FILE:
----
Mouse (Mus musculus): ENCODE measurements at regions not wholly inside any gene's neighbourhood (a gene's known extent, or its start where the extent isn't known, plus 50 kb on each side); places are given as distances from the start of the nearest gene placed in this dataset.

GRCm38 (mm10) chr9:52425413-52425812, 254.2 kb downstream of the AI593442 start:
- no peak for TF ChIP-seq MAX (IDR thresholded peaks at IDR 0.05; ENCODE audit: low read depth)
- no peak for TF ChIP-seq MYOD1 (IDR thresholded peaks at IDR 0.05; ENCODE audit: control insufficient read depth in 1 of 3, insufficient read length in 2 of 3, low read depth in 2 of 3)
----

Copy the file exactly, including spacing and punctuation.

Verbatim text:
Mouse (Mus musculus): ENCODE measurements at regions not wholly inside any gene's neighbourhood (a gene's known extent, or its start where the extent isn't known, plus 50 kb on each side); places are given as distances from the start of the nearest gene placed in this dataset.

GRCm38 (mm10) chr9:52425413-52425812, 254.2 kb downstream of the AI593442 start:
- no peak for TF ChIP-seq MAX (IDR thresholded peaks at IDR 0.05; ENCODE audit: low read depth)
- no peak for TF ChIP-seq MYOD1 (IDR thresholded peaks at IDR 0.05; ENCODE audit: control insufficient read depth in 1 of 3, insufficient read length in 2 of 3, low read depth in 2 of 3)